Indeed, for a company, it is a dilemma when it comes to choosing between the customer and employee. This is not unconnected to the fact that both are very important to the existence and survival of the company.
The customer, on the one hand, ensures the existence of a company. In fact, because they drive the revenue, they can either make or break a company. On the other hand, the employee is responsible for the delivery of the value-added services which ensures whether the customer returns or not. Hence, also very important for the smooth running of the business.
No doubt, the comparison between the customer and employee, based on who should actually come first is illogical. But, since the customers are those who pay money, and employees are those who cost money, who should then come first between them? Clearly, there is an answer to this, but then, it may be slightly different from what most thought it is.
Should Customers Come First?
Regardless of the size of a business – whether a sole proprietorship, corporation, non-profit, e-commerce, government entity, religious organization, etc. – there is a need to have a source of revenue to pay employees, bills, expansion, and other expenses for the day to day running of the business. Without a revenue source, a company will eventually collapse. Obviously, this is where the customer comes in.
Because, it is the customer who supports this –revenue. No doubt, for most businesses, in fact right from time immemorial, “customers indeed comes first.” Rightly so, it is apparent that happy customers are likely to award repeat business to companies who meet or exceed their needs. And this clearly translates to increase revenue for the company.
On this note, it may not be illogical to say that, “the customer is more important than the employee”, because without revenue no business can survive. Even if the services or products offered are fantastic and top-notch, without patronage, which translates to revenue, the company will have to eventually lay-off its employees and fold-up.
But then, what happens when a company puts the customers first, gives them everything they want, and even allows them to harass employees? It is obvious that the employees will exit the company and seek greener pastures elsewhere. Then, when employees leave the company, who will ensure customers’ experience for repeat patronage, especially when they are distinguished?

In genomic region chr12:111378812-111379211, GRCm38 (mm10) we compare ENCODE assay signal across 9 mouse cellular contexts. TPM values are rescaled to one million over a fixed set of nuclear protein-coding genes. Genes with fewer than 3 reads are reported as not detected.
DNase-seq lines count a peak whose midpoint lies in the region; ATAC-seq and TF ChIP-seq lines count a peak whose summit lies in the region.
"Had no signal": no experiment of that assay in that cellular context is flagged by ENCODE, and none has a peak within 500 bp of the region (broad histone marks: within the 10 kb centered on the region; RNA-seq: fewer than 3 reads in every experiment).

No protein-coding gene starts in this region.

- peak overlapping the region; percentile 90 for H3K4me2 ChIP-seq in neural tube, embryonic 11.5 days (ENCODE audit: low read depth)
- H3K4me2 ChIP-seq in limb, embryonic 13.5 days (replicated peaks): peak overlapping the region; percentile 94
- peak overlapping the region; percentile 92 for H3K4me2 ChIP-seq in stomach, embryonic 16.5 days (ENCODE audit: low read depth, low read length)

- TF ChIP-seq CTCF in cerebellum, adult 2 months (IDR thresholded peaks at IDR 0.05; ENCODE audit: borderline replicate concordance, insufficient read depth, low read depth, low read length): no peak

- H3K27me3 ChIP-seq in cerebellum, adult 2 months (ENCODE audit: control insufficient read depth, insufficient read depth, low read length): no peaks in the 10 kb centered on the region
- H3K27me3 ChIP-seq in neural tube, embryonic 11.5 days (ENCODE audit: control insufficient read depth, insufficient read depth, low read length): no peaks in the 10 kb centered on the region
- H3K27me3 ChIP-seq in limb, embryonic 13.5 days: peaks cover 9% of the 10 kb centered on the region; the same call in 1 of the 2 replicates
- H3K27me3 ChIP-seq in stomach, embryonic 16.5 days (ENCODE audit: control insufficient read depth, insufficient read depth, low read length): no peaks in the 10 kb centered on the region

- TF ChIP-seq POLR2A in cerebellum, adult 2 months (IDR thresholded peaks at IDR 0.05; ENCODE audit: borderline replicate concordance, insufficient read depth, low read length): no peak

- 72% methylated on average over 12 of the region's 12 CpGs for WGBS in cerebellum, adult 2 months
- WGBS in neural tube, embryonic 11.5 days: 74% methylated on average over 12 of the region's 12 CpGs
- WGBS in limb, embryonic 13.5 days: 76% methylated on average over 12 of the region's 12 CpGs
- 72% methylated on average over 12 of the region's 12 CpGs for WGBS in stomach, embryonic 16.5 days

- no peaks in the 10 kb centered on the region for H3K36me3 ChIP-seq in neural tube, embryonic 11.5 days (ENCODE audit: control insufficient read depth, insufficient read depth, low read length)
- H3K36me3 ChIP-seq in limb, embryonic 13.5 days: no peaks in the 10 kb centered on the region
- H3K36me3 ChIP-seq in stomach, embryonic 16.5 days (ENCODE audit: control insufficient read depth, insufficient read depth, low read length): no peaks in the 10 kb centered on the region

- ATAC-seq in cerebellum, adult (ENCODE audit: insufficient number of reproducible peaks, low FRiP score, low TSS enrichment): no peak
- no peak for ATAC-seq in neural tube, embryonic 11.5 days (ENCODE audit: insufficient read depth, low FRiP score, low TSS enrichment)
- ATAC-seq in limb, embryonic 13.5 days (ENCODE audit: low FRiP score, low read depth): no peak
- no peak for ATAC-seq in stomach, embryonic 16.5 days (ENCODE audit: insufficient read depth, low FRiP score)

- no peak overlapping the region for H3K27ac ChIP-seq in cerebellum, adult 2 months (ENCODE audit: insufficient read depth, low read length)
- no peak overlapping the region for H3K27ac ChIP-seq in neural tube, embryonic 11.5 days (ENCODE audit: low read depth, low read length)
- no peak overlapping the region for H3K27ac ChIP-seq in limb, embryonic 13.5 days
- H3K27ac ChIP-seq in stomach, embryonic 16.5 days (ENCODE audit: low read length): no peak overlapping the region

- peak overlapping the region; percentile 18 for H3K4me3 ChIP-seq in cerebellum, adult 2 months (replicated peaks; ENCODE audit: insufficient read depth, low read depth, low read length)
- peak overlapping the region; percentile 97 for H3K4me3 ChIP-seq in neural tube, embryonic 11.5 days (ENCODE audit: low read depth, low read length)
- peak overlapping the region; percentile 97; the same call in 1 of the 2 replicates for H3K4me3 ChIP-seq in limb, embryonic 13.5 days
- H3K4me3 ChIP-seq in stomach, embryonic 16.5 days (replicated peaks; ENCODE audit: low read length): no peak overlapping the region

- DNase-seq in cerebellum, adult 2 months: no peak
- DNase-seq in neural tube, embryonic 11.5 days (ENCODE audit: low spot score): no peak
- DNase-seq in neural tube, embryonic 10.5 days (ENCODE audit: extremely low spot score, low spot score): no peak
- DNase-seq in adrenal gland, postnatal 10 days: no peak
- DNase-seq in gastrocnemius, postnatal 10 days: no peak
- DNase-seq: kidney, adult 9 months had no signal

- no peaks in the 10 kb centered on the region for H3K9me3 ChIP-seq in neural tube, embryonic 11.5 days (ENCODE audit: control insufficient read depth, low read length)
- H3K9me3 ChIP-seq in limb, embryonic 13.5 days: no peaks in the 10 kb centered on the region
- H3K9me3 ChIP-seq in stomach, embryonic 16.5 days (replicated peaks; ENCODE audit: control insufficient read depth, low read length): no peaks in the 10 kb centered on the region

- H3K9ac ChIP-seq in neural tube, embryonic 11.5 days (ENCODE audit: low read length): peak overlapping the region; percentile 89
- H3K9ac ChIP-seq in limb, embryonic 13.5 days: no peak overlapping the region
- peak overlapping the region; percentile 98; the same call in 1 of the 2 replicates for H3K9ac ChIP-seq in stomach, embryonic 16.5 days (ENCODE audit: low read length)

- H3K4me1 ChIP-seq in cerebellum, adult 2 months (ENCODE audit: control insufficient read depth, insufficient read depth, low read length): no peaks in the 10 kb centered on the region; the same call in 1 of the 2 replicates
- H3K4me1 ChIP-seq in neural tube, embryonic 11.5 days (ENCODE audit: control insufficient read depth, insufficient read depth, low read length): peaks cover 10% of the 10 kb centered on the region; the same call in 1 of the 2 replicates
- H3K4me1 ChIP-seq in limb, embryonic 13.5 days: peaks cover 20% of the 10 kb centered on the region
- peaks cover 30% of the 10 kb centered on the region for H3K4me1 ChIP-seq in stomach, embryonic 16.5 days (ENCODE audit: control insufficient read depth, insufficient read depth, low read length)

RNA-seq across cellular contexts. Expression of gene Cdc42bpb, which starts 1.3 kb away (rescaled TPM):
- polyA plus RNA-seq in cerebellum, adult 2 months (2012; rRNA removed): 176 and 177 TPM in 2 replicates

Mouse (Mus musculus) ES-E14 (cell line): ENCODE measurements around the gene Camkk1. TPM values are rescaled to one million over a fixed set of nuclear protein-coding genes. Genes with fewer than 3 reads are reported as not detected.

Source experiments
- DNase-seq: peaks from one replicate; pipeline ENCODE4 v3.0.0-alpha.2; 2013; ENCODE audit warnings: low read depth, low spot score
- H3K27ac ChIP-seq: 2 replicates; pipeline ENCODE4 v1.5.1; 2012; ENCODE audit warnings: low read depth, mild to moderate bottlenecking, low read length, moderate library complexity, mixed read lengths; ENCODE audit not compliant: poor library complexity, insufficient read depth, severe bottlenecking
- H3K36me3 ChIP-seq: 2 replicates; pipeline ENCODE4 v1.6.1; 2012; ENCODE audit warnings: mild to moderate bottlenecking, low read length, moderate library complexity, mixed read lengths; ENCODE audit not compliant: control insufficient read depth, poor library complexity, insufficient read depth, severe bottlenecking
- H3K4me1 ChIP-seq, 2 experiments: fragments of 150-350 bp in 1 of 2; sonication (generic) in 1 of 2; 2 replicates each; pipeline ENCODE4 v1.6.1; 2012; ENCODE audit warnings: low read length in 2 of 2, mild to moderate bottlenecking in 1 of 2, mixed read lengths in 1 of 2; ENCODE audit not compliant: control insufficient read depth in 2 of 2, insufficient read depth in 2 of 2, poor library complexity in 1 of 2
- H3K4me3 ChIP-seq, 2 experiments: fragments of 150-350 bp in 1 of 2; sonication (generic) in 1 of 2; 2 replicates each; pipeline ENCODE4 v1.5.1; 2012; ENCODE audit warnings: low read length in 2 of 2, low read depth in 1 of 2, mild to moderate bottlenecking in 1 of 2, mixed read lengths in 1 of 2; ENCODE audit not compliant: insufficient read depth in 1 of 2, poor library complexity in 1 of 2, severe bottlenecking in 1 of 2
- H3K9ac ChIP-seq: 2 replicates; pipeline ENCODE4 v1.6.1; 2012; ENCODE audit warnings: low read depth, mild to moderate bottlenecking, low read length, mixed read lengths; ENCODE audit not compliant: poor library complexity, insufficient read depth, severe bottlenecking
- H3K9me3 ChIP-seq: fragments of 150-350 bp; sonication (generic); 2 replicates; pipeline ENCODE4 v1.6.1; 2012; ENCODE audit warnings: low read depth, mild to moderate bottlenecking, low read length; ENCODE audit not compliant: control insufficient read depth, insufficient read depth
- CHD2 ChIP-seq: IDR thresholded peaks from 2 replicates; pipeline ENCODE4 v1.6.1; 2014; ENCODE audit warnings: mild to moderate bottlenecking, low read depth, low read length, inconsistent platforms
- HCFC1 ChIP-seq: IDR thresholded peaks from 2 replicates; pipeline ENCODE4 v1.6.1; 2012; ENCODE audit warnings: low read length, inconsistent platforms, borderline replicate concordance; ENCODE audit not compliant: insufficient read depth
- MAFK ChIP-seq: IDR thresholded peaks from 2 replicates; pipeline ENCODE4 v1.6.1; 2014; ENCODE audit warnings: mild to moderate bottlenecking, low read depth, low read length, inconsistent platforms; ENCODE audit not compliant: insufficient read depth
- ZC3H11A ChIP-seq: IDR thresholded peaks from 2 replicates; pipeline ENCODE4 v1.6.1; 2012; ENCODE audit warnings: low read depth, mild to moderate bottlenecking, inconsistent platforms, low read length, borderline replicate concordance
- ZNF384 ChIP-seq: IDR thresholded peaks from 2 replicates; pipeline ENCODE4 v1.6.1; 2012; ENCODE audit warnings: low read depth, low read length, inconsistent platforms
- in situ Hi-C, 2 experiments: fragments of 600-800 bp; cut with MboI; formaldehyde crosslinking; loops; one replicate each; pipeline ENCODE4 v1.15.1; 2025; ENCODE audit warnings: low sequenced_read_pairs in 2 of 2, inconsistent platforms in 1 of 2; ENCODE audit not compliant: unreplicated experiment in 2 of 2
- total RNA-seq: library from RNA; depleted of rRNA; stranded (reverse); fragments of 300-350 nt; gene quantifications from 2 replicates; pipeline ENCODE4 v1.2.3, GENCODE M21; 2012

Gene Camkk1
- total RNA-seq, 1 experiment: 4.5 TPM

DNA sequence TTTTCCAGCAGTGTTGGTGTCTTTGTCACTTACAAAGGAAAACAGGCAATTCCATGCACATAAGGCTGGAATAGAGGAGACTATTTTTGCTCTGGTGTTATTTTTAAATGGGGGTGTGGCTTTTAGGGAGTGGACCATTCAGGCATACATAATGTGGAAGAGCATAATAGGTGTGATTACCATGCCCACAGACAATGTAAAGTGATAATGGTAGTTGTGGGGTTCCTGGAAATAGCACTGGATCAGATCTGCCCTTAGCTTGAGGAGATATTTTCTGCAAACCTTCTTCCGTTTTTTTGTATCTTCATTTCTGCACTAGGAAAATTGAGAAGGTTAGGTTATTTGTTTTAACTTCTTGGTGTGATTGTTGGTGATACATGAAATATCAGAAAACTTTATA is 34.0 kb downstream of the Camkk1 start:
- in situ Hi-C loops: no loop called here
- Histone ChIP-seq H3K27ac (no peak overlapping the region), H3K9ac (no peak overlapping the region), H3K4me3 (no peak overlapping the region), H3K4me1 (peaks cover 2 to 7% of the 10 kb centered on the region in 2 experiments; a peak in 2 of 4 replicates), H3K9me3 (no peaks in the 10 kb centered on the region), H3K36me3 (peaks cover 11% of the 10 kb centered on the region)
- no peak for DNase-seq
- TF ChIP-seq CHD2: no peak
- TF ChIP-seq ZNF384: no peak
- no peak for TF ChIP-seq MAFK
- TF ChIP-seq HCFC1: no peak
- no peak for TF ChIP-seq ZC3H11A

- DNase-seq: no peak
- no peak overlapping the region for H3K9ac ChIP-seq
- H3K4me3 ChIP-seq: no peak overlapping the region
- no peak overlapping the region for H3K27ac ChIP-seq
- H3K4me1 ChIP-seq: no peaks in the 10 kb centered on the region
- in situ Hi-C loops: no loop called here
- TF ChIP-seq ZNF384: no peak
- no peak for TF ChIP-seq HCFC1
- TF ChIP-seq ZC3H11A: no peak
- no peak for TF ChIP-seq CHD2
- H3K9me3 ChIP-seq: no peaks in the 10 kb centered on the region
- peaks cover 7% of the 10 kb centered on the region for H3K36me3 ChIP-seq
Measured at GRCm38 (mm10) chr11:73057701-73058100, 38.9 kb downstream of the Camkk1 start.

It has even been argued that, while companies can easily replace employees that leave, physically. Yet, because individuals have distinct skills-sets, knowledge, and experience, they cannot be exactly replaced. Again, it is also expensive to replace an employee leaving a company.
To even replace average employees, the true cost can be twice their base salaries depending on their wages, role, and experience. The cost can even be higher for high performers who often deliver 400 percent more in productivity than their average counterparts.
Employees Should Come First?
By Gustavo Fring on Pexel
Accordingly, it is apparent that employees are the first customer which any company could ever have. They are also the most important customers. Apparently, this is because they tend to provide critical insights into the customer experience. Beyond this, the employees are also the best brand ambassador any company could ever have.
Even more than marketing and advertisements. It is the employees that are actually in contact with the customers, so, if for instance, employees are motivated and engaged by the company, they tend to be happy, thereby treating customers well.
In fact, research has shown that engaged employees are more likely to improve customer services, and even increase sales by more than 20 percent. Clearly, when employees feel appreciated, valued, and happy, they tend to perform better and increase productivity. This also translates to happy customers and even happy shareholders.
Ultimately, since the attitude of employees is tied to their performance and the quality of their work, suffice to say that, how employees feel and are treated tend to be reciprocated to customers, and this experience will determine the decision whether a customer will return to the company or go to a competitor, even when the product is ok.
This is also in line with the assertion of Virgin’s Boss, Richard Branson, that: “Clients/customers do not come first. Employees come first. If you take care of your employees, they will take care of the clients/customers.” As such, it is also valid if we say that “employees should come first.”
But then again, what happens when a company literally puts her employees first and they don’t add value to customers and the business? Clearly, the company will have happy employees right to the day the business folds up. Obviously, because the customers are not happy. Although this will largely depend on the management and the business culture.
Who Should Then come First?